KYIV, UKRAINE – The Ukrainian president’s envoy for peace talks with Russia-backed separatists expressed concern Friday that the leaders of France and Germany will push Ukraine to make unacceptable concessions to Russia.
Ukraine and Russia have been locked in a bitter standoff since 2014, when Russia annexed the Crimean Peninsula and threw its weight behind separatists in eastern Ukraine. Hopes for a solution to the separatist conflict in eastern Ukraine, which has claimed more than 13,000 lives, were revived after political novice Volodymyr Zelenskiy was elected Ukrainian president in April.
But his envoy, Leonid Kuchma, told The Associated Press he is concerned that France and Germany, who are mediating the talks, will push Zelenskiy to make trade-offs, such as approving a plan for the separatists to hold local elections in the areas they control without any oversight by the Ukrainian government.
“I don’t have a lot of hope,” Kuchma said when asked about a much-anticipated meeting of Zelenskiy with the leaders of Russia, France and Germany. “Zelenskiy will have a very hard time — it will be one against three people.”
As the first step toward seeking a solution to the conflict, Zelenskiy negotiated a major prisoner exchange with Russian President Vladimir Putin in which 35 people from both sides were released and flown home Saturday. Some of the prisoners had been incarcerated in Russia for five years. European leaders including German Chancellor Angela Merkel hailed the prisoner swap as a “sign of hope” for implementing the peace accords.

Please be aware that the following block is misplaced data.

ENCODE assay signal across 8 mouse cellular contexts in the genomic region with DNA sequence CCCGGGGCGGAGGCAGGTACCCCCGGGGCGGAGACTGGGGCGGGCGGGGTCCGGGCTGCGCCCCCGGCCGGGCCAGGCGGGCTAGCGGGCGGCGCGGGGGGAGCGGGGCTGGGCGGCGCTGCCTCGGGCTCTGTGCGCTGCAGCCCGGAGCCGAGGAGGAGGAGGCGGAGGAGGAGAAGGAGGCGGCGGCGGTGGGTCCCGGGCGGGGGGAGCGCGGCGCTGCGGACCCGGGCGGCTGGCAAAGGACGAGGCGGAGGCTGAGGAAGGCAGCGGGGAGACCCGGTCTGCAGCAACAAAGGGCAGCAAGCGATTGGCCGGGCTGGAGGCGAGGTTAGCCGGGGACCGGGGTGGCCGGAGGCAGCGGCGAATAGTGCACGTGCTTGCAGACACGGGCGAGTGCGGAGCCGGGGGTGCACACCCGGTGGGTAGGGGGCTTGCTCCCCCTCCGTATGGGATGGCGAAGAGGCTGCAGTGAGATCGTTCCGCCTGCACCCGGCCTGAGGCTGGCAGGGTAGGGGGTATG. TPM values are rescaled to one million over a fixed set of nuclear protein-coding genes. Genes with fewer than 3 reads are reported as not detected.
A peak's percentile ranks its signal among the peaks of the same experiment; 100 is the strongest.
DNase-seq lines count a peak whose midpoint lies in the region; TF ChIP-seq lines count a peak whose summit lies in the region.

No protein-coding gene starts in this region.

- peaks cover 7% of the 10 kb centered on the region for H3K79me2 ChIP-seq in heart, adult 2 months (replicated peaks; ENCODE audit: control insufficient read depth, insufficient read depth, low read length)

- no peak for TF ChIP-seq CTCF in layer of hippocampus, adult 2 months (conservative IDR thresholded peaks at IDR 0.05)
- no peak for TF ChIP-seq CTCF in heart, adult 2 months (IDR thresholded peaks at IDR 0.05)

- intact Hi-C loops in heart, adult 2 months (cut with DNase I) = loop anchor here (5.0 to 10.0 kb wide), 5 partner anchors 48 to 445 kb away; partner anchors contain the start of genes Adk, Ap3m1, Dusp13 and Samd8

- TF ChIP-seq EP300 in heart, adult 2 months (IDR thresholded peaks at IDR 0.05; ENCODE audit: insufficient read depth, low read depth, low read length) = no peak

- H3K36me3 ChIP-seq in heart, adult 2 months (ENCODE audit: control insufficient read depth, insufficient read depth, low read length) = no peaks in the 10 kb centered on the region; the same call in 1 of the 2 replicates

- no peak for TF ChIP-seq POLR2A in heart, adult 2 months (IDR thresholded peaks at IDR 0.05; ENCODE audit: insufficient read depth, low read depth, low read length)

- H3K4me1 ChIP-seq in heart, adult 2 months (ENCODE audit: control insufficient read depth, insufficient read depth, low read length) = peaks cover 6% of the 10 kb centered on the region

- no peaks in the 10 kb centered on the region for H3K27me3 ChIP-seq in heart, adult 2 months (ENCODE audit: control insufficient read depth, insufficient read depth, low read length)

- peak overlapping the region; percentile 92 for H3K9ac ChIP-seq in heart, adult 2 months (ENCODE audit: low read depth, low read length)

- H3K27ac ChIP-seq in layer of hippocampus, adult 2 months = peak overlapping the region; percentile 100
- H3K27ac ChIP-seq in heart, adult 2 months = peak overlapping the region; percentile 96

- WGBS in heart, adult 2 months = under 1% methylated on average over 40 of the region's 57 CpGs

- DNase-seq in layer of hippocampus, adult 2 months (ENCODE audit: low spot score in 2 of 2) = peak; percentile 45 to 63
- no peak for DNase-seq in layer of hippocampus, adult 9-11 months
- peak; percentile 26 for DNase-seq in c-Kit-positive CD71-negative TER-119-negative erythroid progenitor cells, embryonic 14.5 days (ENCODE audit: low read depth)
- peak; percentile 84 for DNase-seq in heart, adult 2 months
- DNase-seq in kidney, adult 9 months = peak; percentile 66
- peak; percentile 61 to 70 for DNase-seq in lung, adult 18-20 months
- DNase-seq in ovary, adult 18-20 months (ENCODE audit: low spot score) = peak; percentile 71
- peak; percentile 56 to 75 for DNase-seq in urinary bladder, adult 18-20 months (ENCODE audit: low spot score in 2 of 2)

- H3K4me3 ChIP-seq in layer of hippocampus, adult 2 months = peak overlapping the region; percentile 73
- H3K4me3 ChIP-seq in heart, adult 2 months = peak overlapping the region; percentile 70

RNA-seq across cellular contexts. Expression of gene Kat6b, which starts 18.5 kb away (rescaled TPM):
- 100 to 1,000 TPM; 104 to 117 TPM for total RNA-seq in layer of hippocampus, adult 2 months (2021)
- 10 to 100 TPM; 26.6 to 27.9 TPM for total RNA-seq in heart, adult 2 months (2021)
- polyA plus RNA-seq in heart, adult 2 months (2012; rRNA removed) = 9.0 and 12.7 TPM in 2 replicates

Kuchma, Ukraine’s president between 1994 and 2005, said Friday that Ukraine is being asked to agree to “all the demands that Moscow is making,” including giving wide powers to the separatists in eastern Ukraine.
Ukraine is committed to the peace accords it signed with separatists in the Belarusian capital, Minsk, in 2015, Kuchma said, but he insisted that Russia should pressure separatists to lay down their arms and allow Ukrainian troops to take control of the border first, before a political solution is discussed.
“Let’s comply with the Minsk accords,” Kuchma said. “Security comes first. You need to pull out the troops, pull out the heavy weaponry, give us back the border and then we will hold a free election.”
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